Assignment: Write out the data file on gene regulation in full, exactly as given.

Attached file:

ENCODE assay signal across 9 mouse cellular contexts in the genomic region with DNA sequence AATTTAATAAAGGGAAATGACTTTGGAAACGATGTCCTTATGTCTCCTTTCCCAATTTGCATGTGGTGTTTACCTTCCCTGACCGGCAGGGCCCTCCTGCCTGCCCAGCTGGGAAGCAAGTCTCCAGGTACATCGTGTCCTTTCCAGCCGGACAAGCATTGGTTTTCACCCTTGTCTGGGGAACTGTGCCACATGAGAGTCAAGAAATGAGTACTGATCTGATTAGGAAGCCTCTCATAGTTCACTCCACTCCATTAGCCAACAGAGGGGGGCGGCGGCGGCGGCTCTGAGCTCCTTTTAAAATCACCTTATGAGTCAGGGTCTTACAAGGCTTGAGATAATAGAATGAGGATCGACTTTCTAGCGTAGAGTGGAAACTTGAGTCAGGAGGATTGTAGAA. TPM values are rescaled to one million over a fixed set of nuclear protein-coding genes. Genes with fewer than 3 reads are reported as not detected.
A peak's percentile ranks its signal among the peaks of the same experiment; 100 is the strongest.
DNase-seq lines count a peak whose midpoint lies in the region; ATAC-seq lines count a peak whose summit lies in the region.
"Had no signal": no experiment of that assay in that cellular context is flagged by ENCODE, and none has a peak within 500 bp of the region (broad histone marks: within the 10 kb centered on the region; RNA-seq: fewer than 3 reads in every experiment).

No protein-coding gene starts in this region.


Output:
ENCODE assay signal across 9 mouse cellular contexts in the genomic region with DNA sequence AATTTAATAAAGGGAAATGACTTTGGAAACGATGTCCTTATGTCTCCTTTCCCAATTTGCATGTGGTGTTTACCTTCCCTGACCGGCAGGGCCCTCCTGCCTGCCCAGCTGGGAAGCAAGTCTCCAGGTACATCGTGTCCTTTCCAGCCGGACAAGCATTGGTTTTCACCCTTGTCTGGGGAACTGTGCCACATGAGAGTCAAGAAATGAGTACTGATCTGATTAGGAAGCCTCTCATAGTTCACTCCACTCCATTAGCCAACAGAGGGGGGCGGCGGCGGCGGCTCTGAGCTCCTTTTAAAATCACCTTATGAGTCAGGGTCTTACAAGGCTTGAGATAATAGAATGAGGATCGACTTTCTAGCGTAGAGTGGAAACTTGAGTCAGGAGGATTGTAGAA. TPM values are rescaled to one million over a fixed set of nuclear protein-coding genes. Genes with fewer than 3 reads are reported as not detected.
A peak's percentile ranks its signal among the peaks of the same experiment; 100 is the strongest.
DNase-seq lines count a peak whose midpoint lies in the region; ATAC-seq lines count a peak whose summit lies in the region.
"Had no signal": no experiment of that assay in that cellular context is flagged by ENCODE, and none has a peak within 500 bp of the region (broad histone marks: within the 10 kb centered on the region; RNA-seq: fewer than 3 reads in every experiment).

No protein-coding gene starts in this region.